The year was 2011. In what would ultimately be a year in which the Philadelphia Phillies set a franchise record in wins, General Manager Ruben Amaro Jr. would send four prospects to the Houston Astros in a trade for All-Star outfielder Hunter Pence. At the time, one would have thought, or hoped, that Pence would have been the last piece to another World Series victory for the Phillies, or at the very least, the Phillies’ right fielder for the foreseeable future.
Obviously, neither of those outcomes would come to pass.
Fast forward to 2012, and Amaro sends Pence off to the San Francisco Giants at the trade deadline for Nate Schierholtz and two prospects. Pence would then go on to play an essential part in a World Series victory for the Giants.
It’s important to note that the prospects who the Phillies shipped off to Houston were among the best if not the very best of the Phillies’ farm system: first baseman Jonathan Singleton, pitchers Jarred Cosart and Josh Zeid, and outfielder Domingo Santana, all of whom have seen playing time at the major league level with the Astros.
And the ‘haul’ the Phillies received from the Giants?
Well, Schierholtz would finish out 2012 in Philadelphia before agreeing to a deal with the Chicago Cubs. Catching prospect Tommy Joseph has consistently battled injuries at the minor league level. The jury’s still out on pitching prospect Seth Rosin, but nobody has sung his praises like they have for Singleton or Cosart.
So here we stand in 2014, with Pence’s Giants among the top teams in baseball, and the Phillies among the worst. Not only that, but the future does not exactly look bright for the Phils, as Amaro has stuck by an aging roster who cannot produce as they once could. In particular, Ryan Howard‘s play has been so detrimental that the front office is contemplating his release.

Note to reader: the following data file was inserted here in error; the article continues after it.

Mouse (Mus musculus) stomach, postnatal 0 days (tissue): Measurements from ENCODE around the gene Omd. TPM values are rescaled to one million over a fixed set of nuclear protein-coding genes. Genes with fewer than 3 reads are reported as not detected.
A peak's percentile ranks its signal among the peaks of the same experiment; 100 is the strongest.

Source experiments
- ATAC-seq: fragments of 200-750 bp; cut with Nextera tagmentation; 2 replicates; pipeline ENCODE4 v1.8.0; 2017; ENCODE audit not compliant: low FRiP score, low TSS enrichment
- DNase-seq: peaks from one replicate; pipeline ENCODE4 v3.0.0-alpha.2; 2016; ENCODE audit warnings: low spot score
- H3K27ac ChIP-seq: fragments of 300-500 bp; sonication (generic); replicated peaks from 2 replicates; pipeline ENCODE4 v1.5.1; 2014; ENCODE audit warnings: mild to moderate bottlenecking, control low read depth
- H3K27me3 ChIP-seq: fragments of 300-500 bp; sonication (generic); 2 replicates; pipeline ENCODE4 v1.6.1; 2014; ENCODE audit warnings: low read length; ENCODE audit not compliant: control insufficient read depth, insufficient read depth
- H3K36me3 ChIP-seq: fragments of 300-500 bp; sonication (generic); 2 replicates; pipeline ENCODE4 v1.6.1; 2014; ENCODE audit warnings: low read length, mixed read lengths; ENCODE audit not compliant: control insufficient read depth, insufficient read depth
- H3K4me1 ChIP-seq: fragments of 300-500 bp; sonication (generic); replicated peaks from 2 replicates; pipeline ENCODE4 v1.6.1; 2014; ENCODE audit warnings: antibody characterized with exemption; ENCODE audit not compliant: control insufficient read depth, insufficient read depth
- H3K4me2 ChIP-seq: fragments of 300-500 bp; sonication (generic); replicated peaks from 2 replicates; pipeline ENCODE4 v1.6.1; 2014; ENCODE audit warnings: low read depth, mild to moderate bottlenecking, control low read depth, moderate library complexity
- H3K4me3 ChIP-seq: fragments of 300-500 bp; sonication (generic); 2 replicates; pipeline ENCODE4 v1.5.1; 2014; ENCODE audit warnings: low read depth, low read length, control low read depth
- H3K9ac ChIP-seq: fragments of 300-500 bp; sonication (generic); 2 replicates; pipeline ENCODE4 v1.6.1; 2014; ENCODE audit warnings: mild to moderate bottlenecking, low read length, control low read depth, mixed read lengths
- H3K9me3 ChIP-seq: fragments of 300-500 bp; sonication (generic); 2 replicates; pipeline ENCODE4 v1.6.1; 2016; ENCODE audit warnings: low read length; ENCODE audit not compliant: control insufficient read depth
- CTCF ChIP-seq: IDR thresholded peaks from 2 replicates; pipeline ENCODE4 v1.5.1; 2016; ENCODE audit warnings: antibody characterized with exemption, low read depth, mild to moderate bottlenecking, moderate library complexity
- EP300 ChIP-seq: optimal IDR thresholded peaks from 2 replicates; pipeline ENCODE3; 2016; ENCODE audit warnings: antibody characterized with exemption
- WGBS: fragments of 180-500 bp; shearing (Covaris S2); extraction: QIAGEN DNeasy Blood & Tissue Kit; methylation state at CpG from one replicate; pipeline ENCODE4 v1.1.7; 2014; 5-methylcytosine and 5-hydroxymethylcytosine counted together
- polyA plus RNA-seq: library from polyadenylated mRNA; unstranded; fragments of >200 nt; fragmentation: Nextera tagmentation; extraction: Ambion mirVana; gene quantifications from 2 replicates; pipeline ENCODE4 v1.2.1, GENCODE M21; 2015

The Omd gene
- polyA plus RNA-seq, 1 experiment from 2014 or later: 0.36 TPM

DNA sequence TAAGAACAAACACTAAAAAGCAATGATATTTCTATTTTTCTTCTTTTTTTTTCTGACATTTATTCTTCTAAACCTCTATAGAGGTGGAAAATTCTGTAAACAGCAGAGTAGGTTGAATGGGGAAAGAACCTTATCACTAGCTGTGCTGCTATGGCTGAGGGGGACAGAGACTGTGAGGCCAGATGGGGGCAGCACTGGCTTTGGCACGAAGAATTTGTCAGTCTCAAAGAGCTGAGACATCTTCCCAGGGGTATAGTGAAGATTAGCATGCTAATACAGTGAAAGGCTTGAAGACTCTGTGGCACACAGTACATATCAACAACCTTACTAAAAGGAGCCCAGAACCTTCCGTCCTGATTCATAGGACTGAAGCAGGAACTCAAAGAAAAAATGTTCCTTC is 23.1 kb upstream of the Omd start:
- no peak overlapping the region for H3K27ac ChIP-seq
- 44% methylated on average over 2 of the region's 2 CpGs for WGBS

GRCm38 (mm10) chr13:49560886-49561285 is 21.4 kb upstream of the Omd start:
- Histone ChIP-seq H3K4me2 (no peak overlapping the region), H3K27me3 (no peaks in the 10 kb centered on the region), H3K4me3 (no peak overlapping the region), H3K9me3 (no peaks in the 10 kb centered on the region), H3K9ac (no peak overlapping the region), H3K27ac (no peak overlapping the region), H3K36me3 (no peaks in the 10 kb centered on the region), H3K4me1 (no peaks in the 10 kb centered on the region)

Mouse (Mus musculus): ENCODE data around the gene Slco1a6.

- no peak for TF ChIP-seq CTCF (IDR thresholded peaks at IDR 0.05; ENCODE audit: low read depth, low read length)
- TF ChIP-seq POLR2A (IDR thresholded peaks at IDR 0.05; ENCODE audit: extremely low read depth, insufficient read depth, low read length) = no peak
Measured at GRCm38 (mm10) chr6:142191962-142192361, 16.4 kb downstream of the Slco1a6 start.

Well gee, if only the Phillies had a young first baseman with an absurd amount of potential to take Howard’s place… Ah yes, that’s right! They did! A pity that he will be an integral part of the Astros organization for years to come.
I can’t bash the trades for Cliff Lee, Roy Halladay, or Roy Oswalt. I was a fan of all three of those moves and I still am. Had the Phillies triumphed in 2011, perhaps trading so many quality prospects for Pence would have been worth it. Flags fly forever, after all. And even with that heartbreaking Game 5 loss to the St. Louis Cardinals, Pence still could have been an answer in an outfield chock full of questions.
Instead, he was moved for a player who is already gone and two prospects who are not exactly tearing it up at the minor league level. And it’s not even like Pence was a bad player or a clubhouse cancer who needed to get moved. Quite the contrary really; the guy is a very good ballplayer (who seems to inadvertently throw salt in the wound and play even better against the Phillies) and was respected highly enough by his teammates in San Francisco that they looked to him as a motivational leader during their run in 2012.
It’s not often that a team loses out in two different trades involving the same player, but that is precisely where the Phillies stand. While the Giants are a contender and the Astros at least have some hope for brighter days, the Phillies are left scratching their heads, wondering what happened.
I can tell you what happened: Amaro bought Pence for fifty grand, and sold him for fifty cents.